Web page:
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Saturday, Jun 10, 2023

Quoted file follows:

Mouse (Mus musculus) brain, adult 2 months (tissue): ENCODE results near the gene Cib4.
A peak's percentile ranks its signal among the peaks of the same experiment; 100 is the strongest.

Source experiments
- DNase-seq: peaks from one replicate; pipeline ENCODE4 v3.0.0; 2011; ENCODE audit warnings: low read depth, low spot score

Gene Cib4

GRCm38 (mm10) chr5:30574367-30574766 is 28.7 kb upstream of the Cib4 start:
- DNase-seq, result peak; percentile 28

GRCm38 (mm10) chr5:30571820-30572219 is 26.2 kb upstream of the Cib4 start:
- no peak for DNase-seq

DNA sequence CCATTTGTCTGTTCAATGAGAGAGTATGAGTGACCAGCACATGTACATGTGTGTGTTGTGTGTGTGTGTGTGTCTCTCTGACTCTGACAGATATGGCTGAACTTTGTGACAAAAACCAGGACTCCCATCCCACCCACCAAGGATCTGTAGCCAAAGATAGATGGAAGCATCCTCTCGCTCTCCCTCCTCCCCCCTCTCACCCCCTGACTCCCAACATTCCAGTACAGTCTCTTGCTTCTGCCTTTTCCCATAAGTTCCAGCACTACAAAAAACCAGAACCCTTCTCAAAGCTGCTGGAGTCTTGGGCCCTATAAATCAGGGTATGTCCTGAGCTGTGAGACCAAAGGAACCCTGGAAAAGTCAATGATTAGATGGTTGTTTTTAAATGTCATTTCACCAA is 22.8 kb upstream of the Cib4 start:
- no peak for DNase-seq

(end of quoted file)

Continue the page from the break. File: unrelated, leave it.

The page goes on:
Boogie Nights, the Conference The San Fernando Valley has long been a center of the adult film business. So perhaps it’s not surprising that the World Pornography Conference is coming to town. CSUN Northridge’s Center for Sex Research and the Free Speech Coalition, the trade association for the adult entertainment industry, are co-hosting “Eroticism and the First Amendment,” Aug. 6-9 at the Sheraton Universal Hotel in Universal City. A press release heralds the conference as the “real ‘Boogie Nights,’ ” after the 1997 film that chronicled the Valley’s porn industry. Topics will include Victorian pornography, X-rated comics and interactive sex (which we assume means porn sites on the Internet). Those taking part will include lawyers for Hustler, Penthouse and Playboy magazines and international panelists who will discuss pornography in their countries. Producers, directors and stars involved in the adult entertainment industry will also attend. One person who won’t be welcoming the conference is sure to be Nancy Hoffman, the executive director of the Mid-Valley Chamber of Commerce. Every time the film “Boogie Nights” gets released on video in yet another country, Hoffman reports that she gets barraged by calls from foreign press trying to locate members of the adult film industry for interviews. To Hoffman’s knowledge, there are no adult entertainment companies on the roster of Mid-Valley Chamber members. Slaves to Fashion Bloomingdale’s is known for its edgy fashion, but now you might say the retailer is living on the edge. The Fashion Square store in Sherman Oaks will be hosting a summer fund-raising party for the Sherman Oaks Homeowners Association by holding a barbecue on the premises. The homeowners are raising money for an ongoing tree-planting project on Ventura Boulevard. Rather than hold the event at the group’s usual site, The Ventura, organizers this year decided to ask Bloomingdale’s to contribute the store for the evening’s festivities, and the event will take place on the main floor on Saturday night, July 18. Bloomingdale’s, which will close early for the event, has pledged 10 percent of the receipts from purchases to the homeowners association for their tree-planting efforts. There will also be a band, a silent auction and dancing. Partygoers will be able to shop while they dine on a barbecue meal, which Bloomingdale’s Kayla Pressman, director of public relations and special events, called “gourmet.” Isn’t Bloomies worried about revelers carousing around all that expensive merchandise with food and drink in hand? Pressman isn’t embarrassed to say that she is. But Bloomingdale’s doesn’t employ any dummies, either. “You won’t see any mustard or red wine at this barbecue,” she said. Free Stuff A few local San Fernando Valley merchants are getting some free advertising compliments of California Pizza Kitchen, a national pizza chain. In recent weeks, the restaurant company began an ad campaign that uses other stores as a foil for its humor. As a result, the Valley Oaks Dry Cleaners in Sherman Oaks now has a billboard over the shop with an arrow pointing to the cleaners below. The sign says, “Just in case you get BBQ chicken pizza on your shirt.” The billboard over the Carriage Body Shop in Sherman Oaks reads, “Leaving a BLT pizza with your car could have a positive effect on your estimate.” And the ad over the local Unocal station simply asks, “Why the 9/10ths?” California Pizza Kitchen sent letters to the local shop owners letting them know they were beginning the campaign and followed up by staging a free pizza lunch outside several of the stores for passersby. No one complained. Hartman Remembered The late comic Phil Hartman was a big booster for his hometown of Encino, and his death last month has been hitting members of the Encino Chamber of Commerce particularly hard. David Lynn, chief executive officer of the Encino Chamber, recalled when the chamber decided to get publicity shots of a trio of celebrities who all held honorary positions with the organization. There was Ronnie Schell, formerly of “Gomer Pyle,” who is honorary mayor; and John Goodman, the former star of “Roseanne,” who was honorary attorney general at the time; and Hartman, honorary sheriff. Schell showed up for the session in a coat and tie. Goodman walked in wearing a double-breasted suit. “And Phil went out and got a 19th century sheriff’s outfit,” Lynn recalls. “He was just having fun and it always livened things up,” Lynn said. “We’re really missing him.”

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